This month's Ocracoke Newsletter is the entertaining story of Calvin Wilkerson and his Condomed Nautilus. You can read it here:

Wednesday, May 03, 2017

Two Unrelated Items

Below are two items you may have missed if you are not on Facebook:
  • This island news was the talk of the village for a few days, and was picked up by the A.P.: "On a North Carolina island, chase ends at dock with arrest
"Authorities say a woman led police on a high-speed chase on a North Carolina coastal island but found out it's hard to elude the law when the only highway leads to a ferry dock." You can read the full story here.
  • Tom Pahl made this photo on Saturday after he was hauled up to the top of the mast of the Wilma Lee to inspect the rigging: 

A job not for the faint of heart!

This month's Ocracoke Newsletter is the entertaining story of Calvin Wilkerson and his Condomed Nautilus. You can read it here:

Tuesday, May 02, 2017

Mr. Tommie

In 2013 I published an article about the history of the Ocracoke Post Office. The island's 19th postmaster was Thomas Wallace (Mr. Tommie) Howard (1878-1972). He was appointed October 21, 1902, and held the position for nearly 40 years, until he retired in 1941.

Following are portions of Mr. Tommie's obituary:

"Last rites were held on Friday, November 10, [1972], 2 p.m. at the United Methodist Church, Ocracoke, for Thomas Wallace Howard, the island's oldest resident, age 94, who died on November 6....

" 'Mr. Tommie' as he was affectionately called, was born at Ocracoke in 1878.... His father died when Tom Wallace was six months old. He was the only boy, with four sisters....The young lad worked in a store for many years as a clerk. At one time he carried the mail in a 22-ft. sailboat from Ocracoke to Avon, and sometimes with no wind blowing, he had to row the entire distance.

"He was appointed postmaster in 1900 [should be 1902] and served until retirement in 1941.

Mr. Tommie at his Post Office

"In 1911 he was married to Nancy Elizabeth Williams of Fairfield, who predeceased him. She, too, was a staunch and Christian citizen of Ocracoke and was familiarly known as 'Miss Bessie.' They had three children, Lafayette, who predeceased them, Robert Wahab Howard, of Ocracoke and Eleanor Nell Nelson of Tucson Arizona; six grand-children, and twelve great-grandchildren....

"Both 'Mr. Tommie and 'Miss Bessie' were members of the Methodist Church. He served as a Sunday School teacher, choir leader, and member of the Official board. Since he carried in his memory a great deal of the history of the island and its people, visitors from elsewhere turned to him for interesting stories of the past...."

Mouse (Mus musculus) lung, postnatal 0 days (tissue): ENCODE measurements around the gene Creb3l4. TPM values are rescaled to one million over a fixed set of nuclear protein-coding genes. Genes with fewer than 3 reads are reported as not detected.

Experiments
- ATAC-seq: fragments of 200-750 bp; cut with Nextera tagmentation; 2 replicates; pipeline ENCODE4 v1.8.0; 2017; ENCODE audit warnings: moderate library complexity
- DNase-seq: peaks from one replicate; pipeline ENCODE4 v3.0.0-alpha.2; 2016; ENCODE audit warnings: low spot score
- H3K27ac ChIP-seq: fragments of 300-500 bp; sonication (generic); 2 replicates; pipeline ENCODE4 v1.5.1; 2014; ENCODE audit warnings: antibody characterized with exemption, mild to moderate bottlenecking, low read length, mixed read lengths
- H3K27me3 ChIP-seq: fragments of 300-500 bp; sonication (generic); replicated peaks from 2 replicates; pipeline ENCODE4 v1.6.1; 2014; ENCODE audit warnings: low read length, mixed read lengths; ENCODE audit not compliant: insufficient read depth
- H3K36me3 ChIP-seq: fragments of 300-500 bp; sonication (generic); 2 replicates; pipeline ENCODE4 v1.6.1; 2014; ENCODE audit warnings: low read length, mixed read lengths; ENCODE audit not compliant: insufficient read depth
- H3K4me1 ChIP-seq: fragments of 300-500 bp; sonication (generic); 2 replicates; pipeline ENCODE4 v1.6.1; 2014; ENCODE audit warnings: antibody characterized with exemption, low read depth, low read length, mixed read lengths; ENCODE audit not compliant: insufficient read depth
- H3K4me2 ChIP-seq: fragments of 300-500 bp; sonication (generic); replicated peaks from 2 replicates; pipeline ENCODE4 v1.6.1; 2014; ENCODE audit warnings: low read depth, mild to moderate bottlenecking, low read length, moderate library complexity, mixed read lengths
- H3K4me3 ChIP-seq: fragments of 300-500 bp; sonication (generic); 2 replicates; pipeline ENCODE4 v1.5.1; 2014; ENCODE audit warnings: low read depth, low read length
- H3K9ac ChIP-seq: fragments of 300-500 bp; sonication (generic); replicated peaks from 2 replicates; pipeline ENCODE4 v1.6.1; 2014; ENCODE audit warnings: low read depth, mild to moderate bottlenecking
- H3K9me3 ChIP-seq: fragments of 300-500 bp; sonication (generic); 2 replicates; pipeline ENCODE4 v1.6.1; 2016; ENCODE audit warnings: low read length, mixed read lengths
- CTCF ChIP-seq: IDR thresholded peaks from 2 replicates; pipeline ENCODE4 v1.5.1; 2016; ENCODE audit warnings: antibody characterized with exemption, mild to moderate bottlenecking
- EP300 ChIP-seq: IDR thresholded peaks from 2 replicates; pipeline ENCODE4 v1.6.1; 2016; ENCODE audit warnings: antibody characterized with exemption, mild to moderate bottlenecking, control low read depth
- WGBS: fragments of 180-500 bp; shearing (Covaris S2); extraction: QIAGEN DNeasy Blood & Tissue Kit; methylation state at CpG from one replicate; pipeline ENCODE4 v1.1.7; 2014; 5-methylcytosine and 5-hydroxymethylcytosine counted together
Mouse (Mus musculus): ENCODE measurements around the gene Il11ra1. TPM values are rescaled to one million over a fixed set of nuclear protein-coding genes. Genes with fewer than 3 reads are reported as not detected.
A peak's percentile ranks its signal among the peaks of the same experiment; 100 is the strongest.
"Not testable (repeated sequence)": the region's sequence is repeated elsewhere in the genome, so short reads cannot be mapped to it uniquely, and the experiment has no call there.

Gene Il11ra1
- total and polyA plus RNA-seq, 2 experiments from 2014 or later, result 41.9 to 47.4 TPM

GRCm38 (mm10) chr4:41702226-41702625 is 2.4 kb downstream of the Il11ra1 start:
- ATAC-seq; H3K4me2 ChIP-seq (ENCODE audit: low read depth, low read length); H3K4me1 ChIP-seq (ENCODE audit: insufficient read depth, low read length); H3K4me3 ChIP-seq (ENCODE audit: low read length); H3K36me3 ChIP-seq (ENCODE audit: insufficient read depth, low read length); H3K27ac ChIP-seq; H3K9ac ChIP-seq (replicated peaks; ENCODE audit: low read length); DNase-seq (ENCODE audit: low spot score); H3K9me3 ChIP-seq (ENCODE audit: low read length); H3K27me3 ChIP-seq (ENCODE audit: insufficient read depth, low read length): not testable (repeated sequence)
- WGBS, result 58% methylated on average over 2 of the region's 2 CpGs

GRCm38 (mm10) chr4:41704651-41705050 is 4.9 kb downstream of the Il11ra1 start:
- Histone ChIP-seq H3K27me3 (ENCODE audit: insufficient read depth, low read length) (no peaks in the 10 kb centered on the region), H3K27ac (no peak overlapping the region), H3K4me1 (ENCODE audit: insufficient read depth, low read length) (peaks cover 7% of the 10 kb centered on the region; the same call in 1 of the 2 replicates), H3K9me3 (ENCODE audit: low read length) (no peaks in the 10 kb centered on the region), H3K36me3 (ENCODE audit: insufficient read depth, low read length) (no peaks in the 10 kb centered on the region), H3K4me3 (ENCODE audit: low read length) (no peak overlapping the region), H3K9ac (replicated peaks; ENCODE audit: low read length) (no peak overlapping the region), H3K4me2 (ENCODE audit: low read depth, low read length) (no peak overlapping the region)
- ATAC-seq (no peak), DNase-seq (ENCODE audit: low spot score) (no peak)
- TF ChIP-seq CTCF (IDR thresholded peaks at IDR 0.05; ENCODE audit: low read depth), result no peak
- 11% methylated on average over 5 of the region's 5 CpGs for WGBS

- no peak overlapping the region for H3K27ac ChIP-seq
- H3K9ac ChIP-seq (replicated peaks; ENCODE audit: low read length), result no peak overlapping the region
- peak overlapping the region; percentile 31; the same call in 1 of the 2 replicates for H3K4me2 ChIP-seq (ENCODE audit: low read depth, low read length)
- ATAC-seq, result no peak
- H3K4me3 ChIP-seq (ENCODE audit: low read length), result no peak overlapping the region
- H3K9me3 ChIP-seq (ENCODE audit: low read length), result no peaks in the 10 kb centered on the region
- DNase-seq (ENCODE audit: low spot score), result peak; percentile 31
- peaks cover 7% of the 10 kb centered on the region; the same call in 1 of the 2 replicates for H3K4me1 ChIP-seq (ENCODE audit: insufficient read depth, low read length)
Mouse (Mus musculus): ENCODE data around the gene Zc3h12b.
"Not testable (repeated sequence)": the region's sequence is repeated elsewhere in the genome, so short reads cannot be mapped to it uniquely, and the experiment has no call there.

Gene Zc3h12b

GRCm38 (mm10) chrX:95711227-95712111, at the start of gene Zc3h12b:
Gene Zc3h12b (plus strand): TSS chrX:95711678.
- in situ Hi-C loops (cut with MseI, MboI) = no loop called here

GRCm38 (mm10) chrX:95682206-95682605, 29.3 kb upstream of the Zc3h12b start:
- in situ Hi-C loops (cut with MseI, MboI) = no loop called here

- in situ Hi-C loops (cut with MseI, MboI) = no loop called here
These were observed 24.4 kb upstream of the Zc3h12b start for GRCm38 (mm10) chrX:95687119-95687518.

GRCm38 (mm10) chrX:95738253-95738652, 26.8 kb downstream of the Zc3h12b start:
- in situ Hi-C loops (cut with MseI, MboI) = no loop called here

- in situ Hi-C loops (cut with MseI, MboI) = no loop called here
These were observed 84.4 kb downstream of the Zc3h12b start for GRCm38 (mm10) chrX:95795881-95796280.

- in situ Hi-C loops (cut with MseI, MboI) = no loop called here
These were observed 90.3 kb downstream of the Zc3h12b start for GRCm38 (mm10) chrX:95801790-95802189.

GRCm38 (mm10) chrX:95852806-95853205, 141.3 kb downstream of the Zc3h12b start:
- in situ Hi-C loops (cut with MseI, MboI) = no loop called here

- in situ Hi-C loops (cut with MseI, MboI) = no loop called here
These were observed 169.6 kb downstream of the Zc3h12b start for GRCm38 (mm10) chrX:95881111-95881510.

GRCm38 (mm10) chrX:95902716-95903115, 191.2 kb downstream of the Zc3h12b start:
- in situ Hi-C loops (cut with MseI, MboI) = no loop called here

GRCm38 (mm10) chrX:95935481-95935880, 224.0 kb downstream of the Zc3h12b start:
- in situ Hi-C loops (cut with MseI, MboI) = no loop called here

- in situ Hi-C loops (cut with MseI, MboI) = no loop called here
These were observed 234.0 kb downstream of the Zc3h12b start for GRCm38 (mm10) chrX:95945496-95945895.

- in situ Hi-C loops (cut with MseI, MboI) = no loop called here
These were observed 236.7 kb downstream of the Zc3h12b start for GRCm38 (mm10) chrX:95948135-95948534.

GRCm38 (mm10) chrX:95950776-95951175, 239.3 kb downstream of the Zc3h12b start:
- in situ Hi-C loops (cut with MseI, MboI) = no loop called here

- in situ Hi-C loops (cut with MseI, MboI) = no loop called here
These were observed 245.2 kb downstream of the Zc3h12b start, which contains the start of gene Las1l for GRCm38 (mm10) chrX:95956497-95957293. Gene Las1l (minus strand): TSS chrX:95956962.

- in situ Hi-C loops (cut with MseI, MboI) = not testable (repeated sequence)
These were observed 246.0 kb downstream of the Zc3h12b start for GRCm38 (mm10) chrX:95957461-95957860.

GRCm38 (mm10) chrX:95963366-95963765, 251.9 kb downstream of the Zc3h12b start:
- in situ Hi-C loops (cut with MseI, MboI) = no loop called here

Mr. Tommie's granddaughter, Betty Helen Howard Chamberlin, and her husband, George, own and operate Captain's Landing Motel, on the site of the old Ocracoke Store (and early Post Office).

This month's Ocracoke Newsletter is the entertaining story of Calvin Wilkerson and his Condomed Nautilus. You can read it here:    

Monday, May 01, 2017

NC General Statutes - Chapter 68 Article 4

At one time Ocracokers used the undeveloped area of the island as an open range for livestock. As late as the 1950s horses, sheep, cattle, and other livestock roamed freely on the island. That changed in 1958 by an act of the North Carolina Legislature. Only the ponies on Ocracoke Island and Shakleford Banks were excepted.

North Carolina General Assembly, General Statutes, Chapter 68, Article 4: 

Stock along the Outer Banks.

§ 68-42.  Stock running at large prohibited; certain ponies excepted.
From and after July 1, 1958, it shall be unlawful for any person, firm or corporation to allow his or its horses, cattle, goats, sheep, or hogs to run free or at large along the outer banks of this State. This Article shall not apply to horses known as marsh ponies or banks ponies on Ocracoke Island, Hyde County.....Saving and excepting those animals known as "banker ponies" on the island of Ocracoke owned by the Boy Scouts and not exceeding 35 in number. (1957, c. 1057, s. 1; 1997-456, s. 9.)

§ 68-43.  Authority of Secretary of Environmental Quality to remove or confine ponies on Ocracoke Island....
Notwithstanding any other provisions of this Article, the Secretary of Environmental Quality shall have authority to remove or cause to be removed from Ocracoke Island ...all ponies known as banks ponies or marsh ponies if and when he determines that such action is essential to prevent damage to the island. In the event such a determination is made, the Secretary, in lieu of removing all ponies, may require that they be restricted to a certain area or corralled so as to prevent damage to the island. In the event such action is taken, the Secretary is authorized to take such steps and act through his duly designated employees or such other persons as, in his opinion, he deems necessary and he may accept any assistance provided by or through the National Park Service.  (1957, c. 1057, s. 11/2; 1973, c. 1262, s. 86; 1977, c. 771, s. 4; 1989, c. 727, s. 218(10); 1997-443, s. 11A.119(a); 1997-456, s. 10; 2015-241, s. 14.30(v).)

§ 68-44.  Penalty for violation of G.S. 68-42.
Any person, firm or corporation violating the provisions of G.S. 68-42 shall be guilty of a Class 3 misdemeanor. (1957, c. 1057, s. 2; 1993, c. 539, s. 541; 1994, Ex. Sess., c. 24, s. 14(c).)

§ 68-45.  Impounding stock.
The provisions of G.S. 68-24 to 68-30, relative to the impounding of stock running at large shall apply with equal force and effect along the outer banks of this State. (1957, c. 1057, s. 3.)

§ 68-46.  "Outer banks of this State" defined.
For the purposes of this Article, the terms "outer banks of this State" shall be construed to mean all of that part of North Carolina which is separated from the mainland by a body of water, such as an inlet or sound, and which is in part bounded by the Atlantic Ocean. (1957, c. 1057, s. 4.)

This month's Ocracoke Newsletter is the entertaining story of Calvin Wilkerson and his Condomed Nautilus. You can read it here: